What kind of person are you?
by Curtis Perry (U of Illinois)
If you read this and come see me at the University of Illinois, I think you’ll find me to be generous and helpful but not chummy. I am myself a private and somewhat reserved person—which is why I’ve chosen to write about my scholarly rather than my personal life here—but I do like to be helpful and I love meeting earnest students who want to get the most out of their college experiences.
When I was roughly mid-way through graduate school, I found myself torn between two different fields of study. It is not impossible to change fields in mid-career, but it is difficult and somewhat rare: an English PhD student’s dissertation is usually also the kernel of his or her first book, so the dissertation is likely to be the main credential a person has for the first decade or so of a career. In choosing a topic, one charts a path that is difficult to leave without leaving the academy altogether. I had been admitted to graduate school as a potential scholar of John Milton and seventeenth-century literature and was still strongly drawn to the study of early modern English literature (e.g., Shakespeare, Milton, and contemporaries). But I also became, for a time, obsessed by the writings of Ralph Waldo Emerson and so I was seriously considering becoming what is called, in the biz, an Americanist. As a life dilemma, this probably all sounds pretty rarified and abstract, and of course to some degree it is. I had won a fellowship covering the early years of graduate schools and so, though I was living on less than $15,000 a year at the time, I had no student debt and was given real freedom to obsess about such things.
I had never read Emerson until graduate school, but I found him in many ways immediately familiar, possibly because I had grown up in New England and probably because my father came from a long line of Unitarian ministers dating back to the days when Emerson himself was ordained in that faith. My paternal grandfather was a Unitarian minister who combined an old-fashioned sermonizing style with progressive, even radical, political views, and to me growing up that was what religion was supposed to feel like. Reading Emerson was like a homecoming in a way, or at least like a return to one section of my own personal heritage. Reading early modern literature was exciting for different reasons: for all the talk one hears about Shakespeare as universal, I always experienced his plays as profoundly alien and fascinatingly weird. And that goes double for almost any other early modern writer. Learning how to make sense of a sixteenth-century play or even a work like Paradise Lost meant, for me, learning to see things in terms of values and assumptions that were often profoundly unfamiliar, and I always have found it bracing to do that because in the process, I found, I wound up seeing my own values and assumptions in a new light. The choice, then, came down to this: did I want to spend the rest of my life reading things that felt familiar or things that felt unfamiliar. I chose the latter, and have been reading, writing about, and teaching early modern British literature for the last quarter century as a result.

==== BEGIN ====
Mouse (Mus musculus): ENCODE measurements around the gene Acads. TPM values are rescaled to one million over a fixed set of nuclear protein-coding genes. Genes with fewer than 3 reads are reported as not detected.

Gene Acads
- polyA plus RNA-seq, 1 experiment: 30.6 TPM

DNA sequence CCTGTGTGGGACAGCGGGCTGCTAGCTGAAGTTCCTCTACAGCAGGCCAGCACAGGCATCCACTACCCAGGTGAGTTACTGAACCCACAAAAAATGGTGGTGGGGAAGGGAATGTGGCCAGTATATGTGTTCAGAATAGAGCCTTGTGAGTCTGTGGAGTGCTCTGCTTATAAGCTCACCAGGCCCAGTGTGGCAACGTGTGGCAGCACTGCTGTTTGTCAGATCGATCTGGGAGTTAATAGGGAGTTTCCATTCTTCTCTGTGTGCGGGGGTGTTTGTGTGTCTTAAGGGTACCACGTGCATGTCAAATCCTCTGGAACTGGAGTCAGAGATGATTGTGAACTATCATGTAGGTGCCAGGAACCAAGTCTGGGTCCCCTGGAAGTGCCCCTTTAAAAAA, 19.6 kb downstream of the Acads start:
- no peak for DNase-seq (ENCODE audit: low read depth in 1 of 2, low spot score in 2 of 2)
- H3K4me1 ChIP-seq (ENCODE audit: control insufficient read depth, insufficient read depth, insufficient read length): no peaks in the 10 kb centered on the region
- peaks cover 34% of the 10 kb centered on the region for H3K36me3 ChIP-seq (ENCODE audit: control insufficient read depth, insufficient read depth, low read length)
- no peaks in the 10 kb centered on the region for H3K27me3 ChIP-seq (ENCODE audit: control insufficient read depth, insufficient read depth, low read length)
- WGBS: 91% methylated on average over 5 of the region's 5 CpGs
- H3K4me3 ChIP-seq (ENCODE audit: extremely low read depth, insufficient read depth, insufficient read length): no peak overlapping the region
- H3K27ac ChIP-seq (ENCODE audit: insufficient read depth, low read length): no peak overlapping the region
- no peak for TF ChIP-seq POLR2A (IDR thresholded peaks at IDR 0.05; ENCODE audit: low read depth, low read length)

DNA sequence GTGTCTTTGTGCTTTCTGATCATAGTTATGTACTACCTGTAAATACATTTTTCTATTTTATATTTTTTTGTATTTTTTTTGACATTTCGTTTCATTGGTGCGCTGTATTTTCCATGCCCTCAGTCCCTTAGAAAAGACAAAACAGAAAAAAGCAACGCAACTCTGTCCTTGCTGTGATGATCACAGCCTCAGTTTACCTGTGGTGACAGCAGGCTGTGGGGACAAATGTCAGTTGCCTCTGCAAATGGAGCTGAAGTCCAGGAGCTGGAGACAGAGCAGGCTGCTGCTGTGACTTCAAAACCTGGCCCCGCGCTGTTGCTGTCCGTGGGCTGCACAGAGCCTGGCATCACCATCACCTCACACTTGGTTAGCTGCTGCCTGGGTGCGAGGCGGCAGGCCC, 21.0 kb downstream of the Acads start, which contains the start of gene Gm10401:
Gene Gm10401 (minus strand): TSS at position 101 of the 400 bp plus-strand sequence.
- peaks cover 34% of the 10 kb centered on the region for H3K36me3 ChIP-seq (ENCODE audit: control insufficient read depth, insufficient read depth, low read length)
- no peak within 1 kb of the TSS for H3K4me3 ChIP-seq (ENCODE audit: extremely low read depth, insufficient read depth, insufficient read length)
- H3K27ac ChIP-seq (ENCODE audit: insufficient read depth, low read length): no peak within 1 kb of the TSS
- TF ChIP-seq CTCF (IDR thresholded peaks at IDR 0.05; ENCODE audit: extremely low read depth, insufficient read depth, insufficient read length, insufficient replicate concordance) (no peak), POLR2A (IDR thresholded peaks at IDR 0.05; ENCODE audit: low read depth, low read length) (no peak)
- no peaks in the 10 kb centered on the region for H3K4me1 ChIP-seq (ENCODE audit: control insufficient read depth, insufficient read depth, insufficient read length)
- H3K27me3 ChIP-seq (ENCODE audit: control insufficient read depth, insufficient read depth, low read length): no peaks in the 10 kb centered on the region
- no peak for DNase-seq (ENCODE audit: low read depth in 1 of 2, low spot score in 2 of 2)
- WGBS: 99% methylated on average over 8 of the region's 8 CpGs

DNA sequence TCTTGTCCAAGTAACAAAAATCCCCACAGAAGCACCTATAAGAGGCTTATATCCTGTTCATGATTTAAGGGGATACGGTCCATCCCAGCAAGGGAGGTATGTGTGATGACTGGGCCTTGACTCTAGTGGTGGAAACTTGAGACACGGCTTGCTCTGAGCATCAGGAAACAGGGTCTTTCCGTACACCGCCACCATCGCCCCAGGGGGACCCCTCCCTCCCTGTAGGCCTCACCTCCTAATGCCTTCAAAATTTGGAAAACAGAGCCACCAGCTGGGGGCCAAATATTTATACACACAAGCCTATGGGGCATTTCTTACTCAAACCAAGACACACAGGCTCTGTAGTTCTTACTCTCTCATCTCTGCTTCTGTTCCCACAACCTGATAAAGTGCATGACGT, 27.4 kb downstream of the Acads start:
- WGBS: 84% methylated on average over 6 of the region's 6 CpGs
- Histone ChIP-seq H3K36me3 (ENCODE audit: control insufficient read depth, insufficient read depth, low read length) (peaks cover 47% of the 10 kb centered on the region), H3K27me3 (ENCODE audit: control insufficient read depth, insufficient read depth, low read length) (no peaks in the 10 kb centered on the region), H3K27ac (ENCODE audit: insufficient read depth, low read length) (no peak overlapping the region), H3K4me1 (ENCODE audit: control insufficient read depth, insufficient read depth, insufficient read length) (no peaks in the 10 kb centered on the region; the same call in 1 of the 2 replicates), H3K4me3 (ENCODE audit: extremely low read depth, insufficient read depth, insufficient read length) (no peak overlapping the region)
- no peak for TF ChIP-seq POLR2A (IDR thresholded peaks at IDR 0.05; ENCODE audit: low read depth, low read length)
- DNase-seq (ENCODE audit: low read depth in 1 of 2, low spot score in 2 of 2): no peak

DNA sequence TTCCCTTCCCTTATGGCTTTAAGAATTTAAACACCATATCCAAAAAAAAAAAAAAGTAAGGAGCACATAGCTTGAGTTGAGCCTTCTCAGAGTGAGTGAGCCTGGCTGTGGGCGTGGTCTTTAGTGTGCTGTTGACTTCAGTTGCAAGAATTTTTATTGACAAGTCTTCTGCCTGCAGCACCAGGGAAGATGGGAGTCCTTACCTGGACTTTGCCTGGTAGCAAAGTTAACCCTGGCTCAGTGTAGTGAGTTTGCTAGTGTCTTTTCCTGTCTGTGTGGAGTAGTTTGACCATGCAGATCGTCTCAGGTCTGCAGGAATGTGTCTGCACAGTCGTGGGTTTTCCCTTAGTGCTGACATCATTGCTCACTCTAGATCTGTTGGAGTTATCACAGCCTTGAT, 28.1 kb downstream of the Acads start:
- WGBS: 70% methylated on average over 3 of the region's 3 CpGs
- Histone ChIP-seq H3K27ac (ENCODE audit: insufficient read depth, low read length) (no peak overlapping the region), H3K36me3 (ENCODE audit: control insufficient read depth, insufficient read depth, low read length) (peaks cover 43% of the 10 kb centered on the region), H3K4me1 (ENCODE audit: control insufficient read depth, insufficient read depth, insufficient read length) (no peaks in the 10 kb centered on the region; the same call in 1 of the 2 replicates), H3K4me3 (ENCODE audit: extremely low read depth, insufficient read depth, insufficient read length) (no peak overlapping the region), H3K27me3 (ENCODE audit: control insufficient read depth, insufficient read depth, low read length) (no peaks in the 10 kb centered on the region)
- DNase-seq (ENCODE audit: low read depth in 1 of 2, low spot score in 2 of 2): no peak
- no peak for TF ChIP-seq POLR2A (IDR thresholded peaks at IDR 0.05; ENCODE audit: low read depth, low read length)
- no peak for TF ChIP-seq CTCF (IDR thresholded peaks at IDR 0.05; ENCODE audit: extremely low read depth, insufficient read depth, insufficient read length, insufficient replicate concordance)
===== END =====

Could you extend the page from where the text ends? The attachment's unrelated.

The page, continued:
I’m still happy with the choice, and I’ve thought a lot since then about why I gravitated to the material that was less familiar. The answer, I think, is this: for me, there is no greater intellectual pleasure than the moment when some primary document which had been baffling clicks into place. When that happens—and it is a great privilege of being a scholar that I can put myself in position to repeat the experience again and again by reading new texts and asking new questions—it is as if I’ve been gifted out of the blue with a whole new way of seeing the world.
Guided by my own sense of the pleasures and rewards of scholarly inquiry, I have always thought of it as a goal of my teaching to put students in position to have access for themselves to that same moment of pleasure, clarity, and comprehension. It is one of the things that English classes—which routinely invite students to think hard about stories told from different perspectives and in different conventions—are good at.
Curtis Perry is a Professor of English at the University of Illinois (and, until August 2013, head of the department). He teaches classes at all levels on Shakespeare, Milton, early modern literature, and the history of western drama. He is the author of numerous books and articles on these same subjects including Literature and Favoritism in Early Modern England (Cambridge University Press, 2006). Students curious to read some fabulously weird old plays might also enjoy his edited book Eros and Power in English Renaissance Drama: Five Plays by Marlowe, Davenant, Massinger, Ford and Shakespeare (McFarland, 2008)